Comparison of convective parameters derived from ERA5 and MERRA2 with rawinsonde data over Europe and North America

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  • 1 Department of Meteorology and Climatology, Adam Mickiewicz University, Poznań, Poland
  • 2 National Severe Storms Laboratory, Norman, Oklahoma, United States
  • 3 Department of Climatology and Atmosphere Protection, University of Wrocław, Wrocław, Poland
  • 4 Central Michigan University, Mount Pleasant, Michigan, United States
  • 5 Department of Geographic and Atmospheric Sciences, Northern Illinois University, United States
  • 6 School of Meteorology, University of Oklahoma, Norman, Oklahoma, United States
  • 7 Department of Computer Science, Cracow University of Technology, Krakow, Poland
  • 8 AGH Cracow University of Science and Technology, Krakow, Poland
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Abstract

In this study we compared 3.7 mln rawinsonde observations from 232 stations over Europe and North America with proximal vertical profiles from ERA5 and MERRA2 to examine how well reanalysis depicts observed convective parameters. Larger differences between soundings and reanalysis are found for thermodynamic theoretical parcel parameters, low-level lapse rates and low-level wind shear. In contrast, reanalysis best represents temperature and moisture variables, mid-tropospheric lapse rates, and mean wind. Both reanalyses underestimate CAPE, low-level moisture and wind shear, particularly when considering extreme values. Overestimation is observed for low-level lapse rates, mid-tropospheric moisture and the level of free convection. Mixed-layer parcels have overall better accuracy when compared to most-unstable, especially considering convective inhibition and lifted condensation level. Mean absolute error for both reanalyses has been steadily decreasing over the last 39 years for almost every analyzed variable. Compared to MERRA2, ERA5 has higher correlations and lower mean absolute errors. MERRA2 is typically drier and less unstable over central Europe and the Balkans, with the opposite pattern over western Russia. Both reanalyses underestimate CAPE and CIN over the Great Plains. Reanalyses are more reliable for lower elevations stations and struggle along boundaries such as coastal zones and mountains. Based on the results from this and prior studies we suggest that ERA5 is likely one of the most reliable available reanalysis for exploration of convective environments, mainly due to its improved resolution. For future studies we also recommend that computation of convective variables should use model levels that provide more accurate sampling of the boundary-layer conditions compared to less numerous pressure levels.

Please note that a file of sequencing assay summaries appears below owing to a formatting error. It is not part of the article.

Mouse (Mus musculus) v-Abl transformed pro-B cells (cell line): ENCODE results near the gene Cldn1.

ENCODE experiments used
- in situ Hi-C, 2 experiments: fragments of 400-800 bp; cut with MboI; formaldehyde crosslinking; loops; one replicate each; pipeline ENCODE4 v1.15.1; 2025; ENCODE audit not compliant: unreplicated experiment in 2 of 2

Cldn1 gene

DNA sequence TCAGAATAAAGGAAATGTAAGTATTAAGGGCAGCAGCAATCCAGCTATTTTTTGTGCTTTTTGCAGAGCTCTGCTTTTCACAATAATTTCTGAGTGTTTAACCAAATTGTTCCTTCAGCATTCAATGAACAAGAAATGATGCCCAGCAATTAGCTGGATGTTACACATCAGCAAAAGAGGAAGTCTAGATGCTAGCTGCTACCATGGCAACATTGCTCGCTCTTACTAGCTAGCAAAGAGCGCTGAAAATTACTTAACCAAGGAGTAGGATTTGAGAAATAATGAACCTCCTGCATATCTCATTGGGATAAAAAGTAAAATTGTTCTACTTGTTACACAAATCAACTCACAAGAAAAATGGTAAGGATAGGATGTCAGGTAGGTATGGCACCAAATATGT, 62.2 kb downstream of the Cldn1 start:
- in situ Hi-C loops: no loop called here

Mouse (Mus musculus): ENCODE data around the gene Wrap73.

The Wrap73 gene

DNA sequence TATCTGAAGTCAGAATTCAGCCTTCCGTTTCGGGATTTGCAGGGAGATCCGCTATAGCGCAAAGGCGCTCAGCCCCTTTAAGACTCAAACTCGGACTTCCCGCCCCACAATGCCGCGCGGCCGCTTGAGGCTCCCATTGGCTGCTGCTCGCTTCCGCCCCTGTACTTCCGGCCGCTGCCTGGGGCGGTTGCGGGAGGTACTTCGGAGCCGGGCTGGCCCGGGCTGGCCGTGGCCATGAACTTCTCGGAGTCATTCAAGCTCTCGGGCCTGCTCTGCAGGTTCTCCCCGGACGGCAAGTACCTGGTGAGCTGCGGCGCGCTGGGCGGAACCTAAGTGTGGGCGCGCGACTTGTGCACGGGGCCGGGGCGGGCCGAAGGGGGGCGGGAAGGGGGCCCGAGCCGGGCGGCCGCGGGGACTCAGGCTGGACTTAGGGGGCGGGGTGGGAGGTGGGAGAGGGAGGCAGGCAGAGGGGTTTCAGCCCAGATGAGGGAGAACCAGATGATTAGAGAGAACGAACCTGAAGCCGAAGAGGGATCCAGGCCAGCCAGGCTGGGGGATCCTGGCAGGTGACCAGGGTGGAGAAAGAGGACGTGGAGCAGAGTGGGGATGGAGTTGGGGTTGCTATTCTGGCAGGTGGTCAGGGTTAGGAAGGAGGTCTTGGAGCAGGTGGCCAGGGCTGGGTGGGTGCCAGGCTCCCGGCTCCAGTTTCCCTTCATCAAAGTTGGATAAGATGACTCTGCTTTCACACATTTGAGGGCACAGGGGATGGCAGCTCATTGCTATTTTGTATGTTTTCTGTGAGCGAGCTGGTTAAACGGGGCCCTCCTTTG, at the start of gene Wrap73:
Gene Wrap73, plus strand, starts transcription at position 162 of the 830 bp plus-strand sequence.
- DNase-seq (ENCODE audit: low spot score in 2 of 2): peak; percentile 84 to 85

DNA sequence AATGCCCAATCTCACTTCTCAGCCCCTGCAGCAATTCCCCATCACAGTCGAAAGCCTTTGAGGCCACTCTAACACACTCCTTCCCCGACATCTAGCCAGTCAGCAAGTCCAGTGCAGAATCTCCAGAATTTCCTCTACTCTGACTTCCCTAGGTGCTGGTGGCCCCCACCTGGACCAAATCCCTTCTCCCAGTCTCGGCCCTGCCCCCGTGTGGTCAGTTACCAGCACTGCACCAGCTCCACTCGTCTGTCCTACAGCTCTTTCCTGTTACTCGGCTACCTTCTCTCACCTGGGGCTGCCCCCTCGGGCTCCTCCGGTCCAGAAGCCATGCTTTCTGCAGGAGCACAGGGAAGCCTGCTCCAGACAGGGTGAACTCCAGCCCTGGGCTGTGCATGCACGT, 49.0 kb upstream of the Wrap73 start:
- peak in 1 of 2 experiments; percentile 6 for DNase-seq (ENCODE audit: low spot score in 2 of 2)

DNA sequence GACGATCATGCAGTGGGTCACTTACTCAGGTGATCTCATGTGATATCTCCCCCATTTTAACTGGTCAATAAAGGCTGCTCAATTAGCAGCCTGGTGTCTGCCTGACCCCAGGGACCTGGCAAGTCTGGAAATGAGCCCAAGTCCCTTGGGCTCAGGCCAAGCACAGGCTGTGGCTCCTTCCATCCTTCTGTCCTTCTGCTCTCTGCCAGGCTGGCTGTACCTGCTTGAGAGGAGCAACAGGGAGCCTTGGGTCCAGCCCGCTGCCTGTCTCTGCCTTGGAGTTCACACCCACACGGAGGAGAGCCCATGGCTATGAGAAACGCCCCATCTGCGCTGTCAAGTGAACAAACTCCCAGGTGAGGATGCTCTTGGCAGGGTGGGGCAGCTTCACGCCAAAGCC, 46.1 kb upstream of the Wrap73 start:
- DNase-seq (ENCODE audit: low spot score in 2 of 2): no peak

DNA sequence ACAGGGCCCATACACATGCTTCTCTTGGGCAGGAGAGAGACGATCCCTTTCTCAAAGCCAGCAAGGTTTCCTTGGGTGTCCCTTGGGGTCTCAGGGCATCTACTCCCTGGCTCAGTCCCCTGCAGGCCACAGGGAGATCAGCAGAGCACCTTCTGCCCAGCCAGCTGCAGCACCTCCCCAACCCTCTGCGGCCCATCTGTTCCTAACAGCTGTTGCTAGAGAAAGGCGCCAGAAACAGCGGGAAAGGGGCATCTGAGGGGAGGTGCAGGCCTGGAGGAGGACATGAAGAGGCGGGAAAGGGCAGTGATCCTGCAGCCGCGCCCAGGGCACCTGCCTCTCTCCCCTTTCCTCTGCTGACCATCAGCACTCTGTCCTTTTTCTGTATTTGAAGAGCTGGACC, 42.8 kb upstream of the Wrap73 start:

corresponding author address: Adam Mickiewicz University in Poznań (Poland), Department of Meteorology and Climatology, Krygowskiego 10, 61−680 Poznań, Poland. E−mail address: mateusz.taszarek@amu.edu.pl.

Abstract

In this study we compared 3.7 mln rawinsonde observations from 232 stations over Europe and North America with proximal vertical profiles from ERA5 and MERRA2 to examine how well reanalysis depicts observed convective parameters. Larger differences between soundings and reanalysis are found for thermodynamic theoretical parcel parameters, low-level lapse rates and low-level wind shear. In contrast, reanalysis best represents temperature and moisture variables, mid-tropospheric lapse rates, and mean wind. Both reanalyses underestimate CAPE, low-level moisture and wind shear, particularly when considering extreme values. Overestimation is observed for low-level lapse rates, mid-tropospheric moisture and the level of free convection. Mixed-layer parcels have overall better accuracy when compared to most-unstable, especially considering convective inhibition and lifted condensation level. Mean absolute error for both reanalyses has been steadily decreasing over the last 39 years for almost every analyzed variable. Compared to MERRA2, ERA5 has higher correlations and lower mean absolute errors. MERRA2 is typically drier and less unstable over central Europe and the Balkans, with the opposite pattern over western Russia. Both reanalyses underestimate CAPE and CIN over the Great Plains. Reanalyses are more reliable for lower elevations stations and struggle along boundaries such as coastal zones and mountains. Based on the results from this and prior studies we suggest that ERA5 is likely one of the most reliable available reanalysis for exploration of convective environments, mainly due to its improved resolution. For future studies we also recommend that computation of convective variables should use model levels that provide more accurate sampling of the boundary-layer conditions compared to less numerous pressure levels.

corresponding author address: Adam Mickiewicz University in Poznań (Poland), Department of Meteorology and Climatology, Krygowskiego 10, 61−680 Poznań, Poland. E−mail address: mateusz.taszarek@amu.edu.pl.
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